What they, and we as adults, really learn is something much more profound. We see ourselves in one of the characters. Sometimes it’s the boy. Sometimes it’s the tree. When it is the latter, there is some debate about the goodness in that. Feminists and parents are among those who may see the tree’s story as a cautionary tale about subordinating oneself to others and, in the process, losing one’s own identity. There is a sadness to the tale in terms of both the boy and the tree who find themselves rather wrecked and tired at the end of their lives. The story straddled children’s and adult literature so adeptly that it took four years to get published. Eventually Harper and Row ran with it and even let Silverstein keep his ending unchanged because, as he pointed out, “...life, you know, has pretty sad endings.”
Lesson IV: Be Green
But please walk softly as you do.
Frogs dwell here and crickets too.
Ain't no ceiling, only blue.
Jays dwell here and sunbeams too.
Floors are flowers - take a few
Ferns grow here and daisies too.
Swoosh, whoosh - too-whit, too-woo
Bats dwell here and hoot owls too.
Ha-ha-ha, hee-hee, hoo-hoooo,
Gnomes dwell here and goblins too.
And my child, I thought you knew
I dwell here… and so do you. —"Enter This Deserted House"
Does anything hold more intrigue for a child than a deserted house? When a space is abandoned, it needs an explorer, an occupant, and a caretaker. It allows for ownership and freedom—two things that are in short supply when one is very young. This deserted house, however, is particularly special. With its blue ceiling, floor of flowers and many inhabitants, we understand that the house is planet earth. It is home to creatures great, small, winged, and magical. Finally, Shel Silverstein reminds us that we dwell there too—not over, but amid the others and hence entreats us to “enter”, but to “walk softly”.
Speaking to the point of youth, naievity, and the honest truth about our short-comings, Silverstein's words in "God’s Wheel" ring particularly true:
God says to me with a kind of smile,
'Hey how would you like to be God awhile
And steer the world?'
'Okay,' says I, 'I'll give it a try.
Where do I set?
How much do I get?
What time is lunch?
When can I quit?'
'Gimme back that wheel,' says God.
'I don't think you're quite ready yet.
In this poem, a fatherly God hands the responsibility of steering the world to His child. The child is overwhelmed and unprepared to look beyond the immediate rewards of his work. Delayed gratification is a complicated concept for children young and old. We find it hard to look at the big picture and do the right thing when the benefits will not be evident for generations to come. The last line presents us with a challenge. God says that we are not ready “yet”. This tells us that it is not okay to remain selfish or short-sighted. We need to work toward maturity in how we “steer the world”. We need to plant the tree under whose shade we will never sit—we need to plant a “giving tree.”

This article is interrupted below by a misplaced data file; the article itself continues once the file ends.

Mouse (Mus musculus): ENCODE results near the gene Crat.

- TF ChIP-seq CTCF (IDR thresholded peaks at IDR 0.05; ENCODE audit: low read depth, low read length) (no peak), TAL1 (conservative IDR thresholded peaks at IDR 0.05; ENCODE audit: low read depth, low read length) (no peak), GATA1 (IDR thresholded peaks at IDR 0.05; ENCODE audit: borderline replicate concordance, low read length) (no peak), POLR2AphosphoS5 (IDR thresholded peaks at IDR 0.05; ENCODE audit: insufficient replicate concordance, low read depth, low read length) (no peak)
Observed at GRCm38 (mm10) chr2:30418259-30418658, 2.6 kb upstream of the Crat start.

Lesson V: Retain your Sense of Wonder
If you are a dreamer, come in,
If you are a dreamer, a wisher, a liar,
A hope-er, a pray-er, a magic bean buyer…
If you’re a pretender, come sit by my fire
For we have some flax-golden tales to spin.
Come in! —"Invitation"
Of all of the lessons that Shel Silverstein teaches, and of all the absurdity he captures in word and picture, the most important thing he does is present us with an “Invitation.” This poem appears on page 1 of Where the Sidewalk Ends. It is a tantalizing introduction for children who easily identify themselves as dreamers, wishers and pretenders. They know they are welcome into the pages of the book. Adult readers, on the other hand, need to be reminded and encouraged to believe once again in magic beans, and to unplug long enough to sit by a fire and spin tales. These words simultaneously make one’s blood pressure drop and heart rate quicken. The reader knows she is entering a magical place—a place...where the sidewalk ends:
There is a place where the sidewalk ends and before the street begins, and there the grass grows soft and white, and there the sun burns crimson bright, and there the moon-bird rests from his flight to cool in the peppermint wind. Let us leave this place where the smoke blows black and the dark street winds and bends. Past the pits where the asphalt flowers grow we shall walk with a walk that is measured and slow and watch where the chalk-white arrows go to the place where the sidewalk ends. Yes we'll walk with a walk that is measured and slow, and we'll go where the chalk-white arrows go, for the children, they mark, and the children, they know, the place where the sidewalk ends.